Another interesting tidbit we learned was that the family room, where much of their time was spent, (not to be confused with the formal parlor room, which was for entertaining) was located on the garden level next to the kitchen.
Anyway, back to our reality: One of the very first things we did after closing on the house was to go over and rip up the linoleum to see what was underneath. The back of the parlor floor (which will be the kitchen) had the best floors in the house with only one thin layer of linoleum.
The rest of the parlor floor had mostly been stripped when we looked at the house but still had layers of a black paper-like substance that was used as an adhesive (luckily not asbestos – it was tested).
Our contractor had some major concerns about how difficult it would be to remove and what the floors would look like after. So we priced out new flooring and decided that we liked the old weathered look after all! Actually, we do like the look of older flooring and we were a little disappointed that there was not wide planks–but you get what you get. We were told the floors were pine sub-flooring in the front and oak finished flooring in the back (second photo above). When we researched pine, the pictures we saw were finished in a light golden color when stripped down to its natural color as in the photo below.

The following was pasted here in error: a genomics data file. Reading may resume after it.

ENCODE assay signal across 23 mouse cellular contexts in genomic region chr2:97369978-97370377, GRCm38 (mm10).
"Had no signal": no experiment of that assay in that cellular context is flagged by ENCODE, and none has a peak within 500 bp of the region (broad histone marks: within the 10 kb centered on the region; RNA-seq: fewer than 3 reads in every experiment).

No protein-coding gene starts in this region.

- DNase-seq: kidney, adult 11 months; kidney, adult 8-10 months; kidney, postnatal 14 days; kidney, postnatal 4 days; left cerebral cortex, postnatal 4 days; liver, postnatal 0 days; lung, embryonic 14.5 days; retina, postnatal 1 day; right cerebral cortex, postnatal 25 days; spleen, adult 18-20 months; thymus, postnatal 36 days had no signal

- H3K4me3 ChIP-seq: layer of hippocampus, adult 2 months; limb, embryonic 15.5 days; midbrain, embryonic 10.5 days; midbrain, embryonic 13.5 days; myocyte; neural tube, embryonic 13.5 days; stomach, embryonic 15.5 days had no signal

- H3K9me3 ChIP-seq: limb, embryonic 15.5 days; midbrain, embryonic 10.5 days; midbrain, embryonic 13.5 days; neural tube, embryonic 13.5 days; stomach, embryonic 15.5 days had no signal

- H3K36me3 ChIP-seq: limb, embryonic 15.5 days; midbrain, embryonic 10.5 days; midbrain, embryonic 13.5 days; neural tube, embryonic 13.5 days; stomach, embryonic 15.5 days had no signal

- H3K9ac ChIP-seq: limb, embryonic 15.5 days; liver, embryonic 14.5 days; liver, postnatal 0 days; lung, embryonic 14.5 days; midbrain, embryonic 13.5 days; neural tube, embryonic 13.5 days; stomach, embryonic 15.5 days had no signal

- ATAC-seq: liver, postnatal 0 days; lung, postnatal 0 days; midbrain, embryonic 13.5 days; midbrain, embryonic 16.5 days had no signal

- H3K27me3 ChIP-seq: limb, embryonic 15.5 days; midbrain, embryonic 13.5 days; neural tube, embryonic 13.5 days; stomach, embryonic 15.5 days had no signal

Our contractor did a test patch to see how it would look sanded. We were happy with the condition of the floor although we still have to decide if we want to put a filler in the cracks. It was unexpected that the floors were so amber/cherry colored (there is no stain on it here). We are not a big fan of red coloring in floors. After a little research we learned that gloss oil-based polyurethane, like that used by the contractor, actually adds a slight amber color to the floors.
We did a little more research and found out that water-based finishes do not add an amber color to wood and are less likely to darken or turn yellow over time. We intend to use a product called Bona Traffic (or a similar brand like Basic Coatings) that is a water-based polyurethane finish in a matt or satin finish. Other benefits include the fact that it typically has half as much VOC (Volatile Organic Compounds) content than the traditional oil-based polyurethane finishes, it dries faster and is easier to clean when mistakes happen. Some sources say it is not as durable and point out that it requires 2 or 3 coatings (which negates the fact that it dries faster I guess). We like the pros more than we are concerned about the cons. Since this product is more expensive, make sure you note its use in your original bid for contract–or else your contractor may charge you extra.